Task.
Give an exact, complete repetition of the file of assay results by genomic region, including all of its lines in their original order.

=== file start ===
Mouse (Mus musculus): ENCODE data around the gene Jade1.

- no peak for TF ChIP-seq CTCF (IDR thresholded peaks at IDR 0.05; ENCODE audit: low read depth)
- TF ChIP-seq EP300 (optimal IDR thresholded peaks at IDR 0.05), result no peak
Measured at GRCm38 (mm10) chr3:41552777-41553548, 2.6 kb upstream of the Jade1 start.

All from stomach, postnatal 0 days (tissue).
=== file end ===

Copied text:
Mouse (Mus musculus): ENCODE data around the gene Jade1.

- no peak for TF ChIP-seq CTCF (IDR thresholded peaks at IDR 0.05; ENCODE audit: low read depth)
- TF ChIP-seq EP300 (optimal IDR thresholded peaks at IDR 0.05), result no peak
Measured at GRCm38 (mm10) chr3:41552777-41553548, 2.6 kb upstream of the Jade1 start.

All from stomach, postnatal 0 days (tissue).